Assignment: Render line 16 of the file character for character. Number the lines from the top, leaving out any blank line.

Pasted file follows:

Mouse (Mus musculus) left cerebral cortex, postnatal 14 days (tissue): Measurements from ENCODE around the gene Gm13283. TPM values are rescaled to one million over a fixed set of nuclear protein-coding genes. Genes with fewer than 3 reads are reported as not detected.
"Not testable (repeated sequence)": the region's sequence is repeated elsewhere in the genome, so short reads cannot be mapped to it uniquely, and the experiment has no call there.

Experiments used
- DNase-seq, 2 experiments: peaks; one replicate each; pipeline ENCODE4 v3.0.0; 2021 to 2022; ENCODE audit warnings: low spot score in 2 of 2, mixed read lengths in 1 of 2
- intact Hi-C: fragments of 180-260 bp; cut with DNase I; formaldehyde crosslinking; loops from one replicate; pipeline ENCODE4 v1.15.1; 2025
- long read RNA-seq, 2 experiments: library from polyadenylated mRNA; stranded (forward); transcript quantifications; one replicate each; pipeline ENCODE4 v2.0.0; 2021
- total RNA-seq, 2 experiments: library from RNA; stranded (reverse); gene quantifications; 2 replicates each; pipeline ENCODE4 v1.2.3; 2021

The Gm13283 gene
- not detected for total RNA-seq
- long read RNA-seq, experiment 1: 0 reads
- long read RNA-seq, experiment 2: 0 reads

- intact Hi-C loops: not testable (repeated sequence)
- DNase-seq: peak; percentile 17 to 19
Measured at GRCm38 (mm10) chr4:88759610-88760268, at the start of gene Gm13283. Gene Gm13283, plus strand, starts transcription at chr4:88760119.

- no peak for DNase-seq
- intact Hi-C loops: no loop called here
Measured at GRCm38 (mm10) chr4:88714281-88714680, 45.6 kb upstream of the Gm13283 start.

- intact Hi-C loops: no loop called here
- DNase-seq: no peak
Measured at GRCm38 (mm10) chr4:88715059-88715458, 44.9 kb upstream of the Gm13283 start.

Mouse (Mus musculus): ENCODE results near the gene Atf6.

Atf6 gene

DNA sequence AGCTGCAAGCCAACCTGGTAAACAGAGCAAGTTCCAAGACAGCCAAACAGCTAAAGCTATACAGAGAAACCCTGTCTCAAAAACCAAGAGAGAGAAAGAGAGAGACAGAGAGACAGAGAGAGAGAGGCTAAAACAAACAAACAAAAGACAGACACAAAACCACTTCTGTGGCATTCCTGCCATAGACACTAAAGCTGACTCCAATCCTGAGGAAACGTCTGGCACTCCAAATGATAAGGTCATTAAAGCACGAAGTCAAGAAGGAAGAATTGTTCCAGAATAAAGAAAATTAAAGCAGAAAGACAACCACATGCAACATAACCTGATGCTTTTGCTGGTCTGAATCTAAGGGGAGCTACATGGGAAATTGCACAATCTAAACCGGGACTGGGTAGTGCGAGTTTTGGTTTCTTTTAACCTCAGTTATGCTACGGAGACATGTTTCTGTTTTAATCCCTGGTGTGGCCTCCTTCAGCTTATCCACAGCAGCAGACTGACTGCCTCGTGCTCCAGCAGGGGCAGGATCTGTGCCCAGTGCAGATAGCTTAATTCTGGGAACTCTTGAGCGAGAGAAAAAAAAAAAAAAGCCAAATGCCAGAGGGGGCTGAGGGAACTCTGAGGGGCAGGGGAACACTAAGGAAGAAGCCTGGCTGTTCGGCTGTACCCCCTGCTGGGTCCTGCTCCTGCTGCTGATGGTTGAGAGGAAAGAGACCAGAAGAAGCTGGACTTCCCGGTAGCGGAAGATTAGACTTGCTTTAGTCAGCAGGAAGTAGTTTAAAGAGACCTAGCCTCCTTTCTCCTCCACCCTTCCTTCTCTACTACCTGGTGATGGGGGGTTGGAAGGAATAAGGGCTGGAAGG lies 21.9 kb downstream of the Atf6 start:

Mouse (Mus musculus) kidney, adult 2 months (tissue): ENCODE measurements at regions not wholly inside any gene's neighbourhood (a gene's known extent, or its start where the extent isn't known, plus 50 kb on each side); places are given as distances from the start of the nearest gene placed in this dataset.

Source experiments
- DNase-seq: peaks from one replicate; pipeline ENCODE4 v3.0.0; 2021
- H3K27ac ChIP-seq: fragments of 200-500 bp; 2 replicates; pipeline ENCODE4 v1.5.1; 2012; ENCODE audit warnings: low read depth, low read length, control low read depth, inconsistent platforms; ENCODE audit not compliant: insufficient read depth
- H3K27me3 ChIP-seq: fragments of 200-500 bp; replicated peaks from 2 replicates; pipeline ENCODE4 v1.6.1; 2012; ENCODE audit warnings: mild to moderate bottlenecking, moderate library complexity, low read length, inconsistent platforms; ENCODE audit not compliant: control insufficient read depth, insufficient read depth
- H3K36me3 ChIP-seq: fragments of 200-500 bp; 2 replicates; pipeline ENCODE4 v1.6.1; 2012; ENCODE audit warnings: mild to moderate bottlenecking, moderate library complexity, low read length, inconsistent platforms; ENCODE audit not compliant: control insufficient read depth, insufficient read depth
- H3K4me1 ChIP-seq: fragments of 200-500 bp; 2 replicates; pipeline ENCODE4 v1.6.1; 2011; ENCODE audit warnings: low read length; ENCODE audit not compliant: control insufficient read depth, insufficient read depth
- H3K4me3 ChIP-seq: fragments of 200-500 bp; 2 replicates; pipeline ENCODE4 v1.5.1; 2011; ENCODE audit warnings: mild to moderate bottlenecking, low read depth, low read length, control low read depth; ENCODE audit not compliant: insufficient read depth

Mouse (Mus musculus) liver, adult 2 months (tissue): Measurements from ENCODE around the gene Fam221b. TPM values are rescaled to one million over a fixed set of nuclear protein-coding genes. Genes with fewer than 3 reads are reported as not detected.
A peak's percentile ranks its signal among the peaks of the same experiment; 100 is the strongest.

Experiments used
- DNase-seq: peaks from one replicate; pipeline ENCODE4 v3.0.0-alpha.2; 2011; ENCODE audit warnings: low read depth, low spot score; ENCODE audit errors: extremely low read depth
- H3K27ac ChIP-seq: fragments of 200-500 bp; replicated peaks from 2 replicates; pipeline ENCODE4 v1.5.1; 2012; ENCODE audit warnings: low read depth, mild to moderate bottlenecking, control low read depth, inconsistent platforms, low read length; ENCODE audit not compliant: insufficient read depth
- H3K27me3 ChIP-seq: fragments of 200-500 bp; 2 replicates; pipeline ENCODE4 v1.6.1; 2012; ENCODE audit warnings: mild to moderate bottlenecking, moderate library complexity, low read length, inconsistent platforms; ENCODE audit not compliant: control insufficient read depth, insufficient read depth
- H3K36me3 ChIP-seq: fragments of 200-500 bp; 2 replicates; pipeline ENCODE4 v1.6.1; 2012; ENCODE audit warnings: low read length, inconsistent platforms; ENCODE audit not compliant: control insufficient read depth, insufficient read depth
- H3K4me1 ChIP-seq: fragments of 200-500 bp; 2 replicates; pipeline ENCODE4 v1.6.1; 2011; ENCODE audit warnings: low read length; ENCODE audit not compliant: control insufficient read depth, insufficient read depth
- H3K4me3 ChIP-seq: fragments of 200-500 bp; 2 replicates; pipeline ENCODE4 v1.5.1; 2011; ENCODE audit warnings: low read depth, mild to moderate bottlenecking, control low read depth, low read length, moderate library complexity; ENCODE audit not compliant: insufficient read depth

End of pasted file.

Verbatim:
- intact Hi-C loops: no loop called here